There’s a lot to consider about the value of knowing your target audience overall, but let’s stay social media specific. Even then there are several posts I could do on this topic, but let’s address two major points.

Knowing your audience is knowing what they’re interested in, what makes them tick, and what they’re likely to respond to. This leads to a better understanding of what type of content to create and share with your audience. It also lets you better understand what times your audience is likely to be online. If you know when to reach your audience and how to reach them, and on what social networks (see #1), you’ll get more people talking about and sharing your own content.

-Knowing your audience is key to success with social network ads. If you’re a New York City based business, you could target everyone in all five boroughs with a Facebook ad campaign and you wouldn’t see any traffic. Targeting your ads based on a much narrower audience based on precise, focused demographic data and interests of your ideal customers

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makes it much more likely that they’ll click through to your Facebook page, app, or website.

4. Are our customers really interested in this?

People in general tend to have almost no filter when it comes to sharing every mundane detail of their lives online (we still don’t care about what you had for lunch), but to that end, social media marketing is thinking like your consumer. It’s thinking about their needs, wants, desires, and interests. When you get new likes or follows, these people have made the decision to integrate your content into their personal newsfeeds. Social media is entirely opt-in based, so you’d better find out what these people like and provide that value through your content.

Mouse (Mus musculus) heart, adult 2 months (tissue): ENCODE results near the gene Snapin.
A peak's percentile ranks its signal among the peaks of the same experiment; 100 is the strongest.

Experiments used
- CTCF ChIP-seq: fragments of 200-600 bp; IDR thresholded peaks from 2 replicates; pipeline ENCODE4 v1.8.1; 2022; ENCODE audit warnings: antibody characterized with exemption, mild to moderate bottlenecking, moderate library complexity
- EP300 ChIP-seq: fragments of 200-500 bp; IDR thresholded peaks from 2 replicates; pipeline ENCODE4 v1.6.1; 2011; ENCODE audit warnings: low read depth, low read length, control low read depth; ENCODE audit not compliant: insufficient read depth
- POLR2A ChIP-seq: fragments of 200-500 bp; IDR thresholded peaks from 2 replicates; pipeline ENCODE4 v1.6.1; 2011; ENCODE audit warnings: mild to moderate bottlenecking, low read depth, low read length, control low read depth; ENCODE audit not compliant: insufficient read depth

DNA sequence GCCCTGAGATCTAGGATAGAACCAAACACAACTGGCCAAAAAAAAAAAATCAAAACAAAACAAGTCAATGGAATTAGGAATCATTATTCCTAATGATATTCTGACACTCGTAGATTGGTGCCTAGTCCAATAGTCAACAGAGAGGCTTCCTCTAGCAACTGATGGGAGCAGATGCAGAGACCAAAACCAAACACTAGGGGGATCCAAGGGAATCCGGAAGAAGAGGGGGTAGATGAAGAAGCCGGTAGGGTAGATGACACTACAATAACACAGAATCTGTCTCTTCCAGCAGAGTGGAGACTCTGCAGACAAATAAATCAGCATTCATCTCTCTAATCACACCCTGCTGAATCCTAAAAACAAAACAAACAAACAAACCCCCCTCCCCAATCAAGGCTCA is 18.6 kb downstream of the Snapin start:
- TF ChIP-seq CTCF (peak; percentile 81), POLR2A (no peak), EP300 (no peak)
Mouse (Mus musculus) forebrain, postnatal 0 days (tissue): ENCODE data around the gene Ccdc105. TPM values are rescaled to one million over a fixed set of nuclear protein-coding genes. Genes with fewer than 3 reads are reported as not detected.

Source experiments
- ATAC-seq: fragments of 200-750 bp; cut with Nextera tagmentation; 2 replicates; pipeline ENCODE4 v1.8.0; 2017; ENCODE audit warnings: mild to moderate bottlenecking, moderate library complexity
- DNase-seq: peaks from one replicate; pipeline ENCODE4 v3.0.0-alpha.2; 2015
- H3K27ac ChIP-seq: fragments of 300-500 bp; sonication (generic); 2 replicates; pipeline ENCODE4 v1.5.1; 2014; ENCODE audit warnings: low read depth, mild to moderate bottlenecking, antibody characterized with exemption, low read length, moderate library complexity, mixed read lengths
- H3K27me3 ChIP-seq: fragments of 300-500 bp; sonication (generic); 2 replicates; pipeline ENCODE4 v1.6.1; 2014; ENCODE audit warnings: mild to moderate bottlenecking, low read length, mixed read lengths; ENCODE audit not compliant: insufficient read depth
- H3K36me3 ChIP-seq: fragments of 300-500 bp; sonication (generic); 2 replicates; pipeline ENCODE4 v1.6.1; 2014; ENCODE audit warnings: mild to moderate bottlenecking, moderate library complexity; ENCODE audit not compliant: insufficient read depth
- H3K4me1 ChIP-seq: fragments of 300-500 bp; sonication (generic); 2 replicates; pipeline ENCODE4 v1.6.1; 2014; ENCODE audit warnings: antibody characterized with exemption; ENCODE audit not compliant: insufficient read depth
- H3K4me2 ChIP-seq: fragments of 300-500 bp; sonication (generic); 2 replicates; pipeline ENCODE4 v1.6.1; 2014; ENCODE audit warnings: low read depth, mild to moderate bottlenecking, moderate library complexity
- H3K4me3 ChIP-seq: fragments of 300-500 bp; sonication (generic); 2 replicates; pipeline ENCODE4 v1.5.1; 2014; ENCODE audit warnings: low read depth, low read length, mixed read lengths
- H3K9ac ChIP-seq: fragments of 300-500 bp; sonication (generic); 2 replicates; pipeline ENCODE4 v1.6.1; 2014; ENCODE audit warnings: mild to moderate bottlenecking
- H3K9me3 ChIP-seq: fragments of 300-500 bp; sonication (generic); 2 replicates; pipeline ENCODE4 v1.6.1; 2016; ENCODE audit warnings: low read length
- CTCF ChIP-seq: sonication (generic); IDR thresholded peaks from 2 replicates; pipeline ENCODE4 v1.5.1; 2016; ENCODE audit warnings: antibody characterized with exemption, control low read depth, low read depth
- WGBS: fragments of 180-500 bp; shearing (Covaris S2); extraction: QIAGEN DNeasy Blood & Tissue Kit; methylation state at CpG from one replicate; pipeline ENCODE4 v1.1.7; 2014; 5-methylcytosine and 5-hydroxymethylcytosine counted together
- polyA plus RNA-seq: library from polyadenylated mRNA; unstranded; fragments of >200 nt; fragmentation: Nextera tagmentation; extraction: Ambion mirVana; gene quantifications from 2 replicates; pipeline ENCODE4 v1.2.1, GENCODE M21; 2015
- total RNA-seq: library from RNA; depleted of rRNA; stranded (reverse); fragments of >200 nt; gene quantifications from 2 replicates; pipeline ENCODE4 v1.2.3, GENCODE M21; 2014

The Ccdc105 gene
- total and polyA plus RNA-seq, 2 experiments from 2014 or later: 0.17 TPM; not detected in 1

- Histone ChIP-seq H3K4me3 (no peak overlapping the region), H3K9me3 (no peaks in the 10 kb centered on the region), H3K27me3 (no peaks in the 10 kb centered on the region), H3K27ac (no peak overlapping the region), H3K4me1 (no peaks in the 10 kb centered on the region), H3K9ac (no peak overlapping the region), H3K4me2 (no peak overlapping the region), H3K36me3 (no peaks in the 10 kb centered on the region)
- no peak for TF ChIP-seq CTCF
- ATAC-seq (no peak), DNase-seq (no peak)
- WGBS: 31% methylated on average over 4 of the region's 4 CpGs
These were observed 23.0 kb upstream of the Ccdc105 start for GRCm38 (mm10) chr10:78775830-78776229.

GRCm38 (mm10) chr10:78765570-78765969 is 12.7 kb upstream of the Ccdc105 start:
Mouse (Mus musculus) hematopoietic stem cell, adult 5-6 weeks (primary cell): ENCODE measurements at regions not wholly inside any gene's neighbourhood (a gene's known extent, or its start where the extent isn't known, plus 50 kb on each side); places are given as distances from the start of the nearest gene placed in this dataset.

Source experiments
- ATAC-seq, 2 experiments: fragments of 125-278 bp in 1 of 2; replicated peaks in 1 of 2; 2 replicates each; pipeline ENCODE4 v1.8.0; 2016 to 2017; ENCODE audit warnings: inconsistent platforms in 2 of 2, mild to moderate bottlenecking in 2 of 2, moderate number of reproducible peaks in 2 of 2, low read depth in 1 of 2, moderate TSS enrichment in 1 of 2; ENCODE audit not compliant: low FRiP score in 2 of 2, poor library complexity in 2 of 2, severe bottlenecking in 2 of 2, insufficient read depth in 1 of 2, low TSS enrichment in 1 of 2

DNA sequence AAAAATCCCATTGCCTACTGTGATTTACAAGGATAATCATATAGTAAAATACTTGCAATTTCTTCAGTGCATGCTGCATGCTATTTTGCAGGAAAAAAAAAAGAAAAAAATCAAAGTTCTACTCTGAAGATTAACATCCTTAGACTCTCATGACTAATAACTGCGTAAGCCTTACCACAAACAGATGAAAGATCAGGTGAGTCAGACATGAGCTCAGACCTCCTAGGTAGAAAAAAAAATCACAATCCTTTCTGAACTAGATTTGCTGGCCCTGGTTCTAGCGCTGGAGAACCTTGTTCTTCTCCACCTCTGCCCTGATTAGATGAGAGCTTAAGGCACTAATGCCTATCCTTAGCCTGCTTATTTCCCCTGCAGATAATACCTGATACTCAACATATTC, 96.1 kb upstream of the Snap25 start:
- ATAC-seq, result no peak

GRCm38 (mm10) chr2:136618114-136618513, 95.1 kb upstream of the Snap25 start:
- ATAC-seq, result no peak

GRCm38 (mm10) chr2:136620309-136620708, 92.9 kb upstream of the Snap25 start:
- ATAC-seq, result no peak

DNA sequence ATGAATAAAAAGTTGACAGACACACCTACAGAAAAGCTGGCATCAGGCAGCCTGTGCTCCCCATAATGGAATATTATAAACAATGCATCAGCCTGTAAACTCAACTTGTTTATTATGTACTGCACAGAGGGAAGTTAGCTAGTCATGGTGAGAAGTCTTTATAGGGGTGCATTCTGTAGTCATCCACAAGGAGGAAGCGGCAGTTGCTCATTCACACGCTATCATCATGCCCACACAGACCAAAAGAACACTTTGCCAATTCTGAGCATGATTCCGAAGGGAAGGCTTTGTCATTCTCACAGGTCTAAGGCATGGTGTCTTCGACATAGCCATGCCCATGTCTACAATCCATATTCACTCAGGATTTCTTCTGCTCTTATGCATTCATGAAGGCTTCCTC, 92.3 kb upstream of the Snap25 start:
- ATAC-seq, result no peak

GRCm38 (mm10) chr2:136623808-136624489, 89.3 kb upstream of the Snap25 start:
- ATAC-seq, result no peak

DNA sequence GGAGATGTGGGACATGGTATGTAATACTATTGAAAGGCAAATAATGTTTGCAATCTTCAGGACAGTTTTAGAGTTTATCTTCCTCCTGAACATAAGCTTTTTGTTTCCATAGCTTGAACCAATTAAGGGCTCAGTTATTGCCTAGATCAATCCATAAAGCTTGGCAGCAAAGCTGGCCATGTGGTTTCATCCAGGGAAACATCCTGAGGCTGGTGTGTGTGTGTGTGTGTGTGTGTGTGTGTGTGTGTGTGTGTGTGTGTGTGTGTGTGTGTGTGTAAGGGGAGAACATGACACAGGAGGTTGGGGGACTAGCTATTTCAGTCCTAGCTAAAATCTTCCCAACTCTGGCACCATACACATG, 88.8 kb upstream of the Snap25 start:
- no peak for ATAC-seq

Now I can rest easy knowing you ate a turkey sandwich.

Answering this question will prevent you from lapsing into vapid updates about the weather, random Instagram photos with no significance, or updates from your personal hobbies or interests that you may care about, but your customers likely won’t. There’s a lot of white noise in social media; respect your readers by giving them something for their like.

5. How will we measure our results?


Most of the prior questions on this list come into play here. If you know what you want to do with social media you’ll have a much easier time measuring the results. Knowing your target audience and what content to create for them makes this that much easier. On a general basis you gauge return by increased leads, online and offline traffic, share of online voice, and ultimately, sales. Get specific by monitoring your goals. If you want to get people into a storefront, measure offline traffic relative to your social media efforts. Integrate Google Analytics if you want to drive people to your website through your social channels.

Be sure to measure the right results, too. Getting 1,000 Facebook likes or 60,000 impressions from a Facebook ad may look impressive to you but it has no impact on your business or bottom line. If you really want to build a big Facebook audience, focus on answering these questions to make people want to follow your brand.

Social media marketing is an endeavor that requires knowing. Know yourself, know your business, know your customers.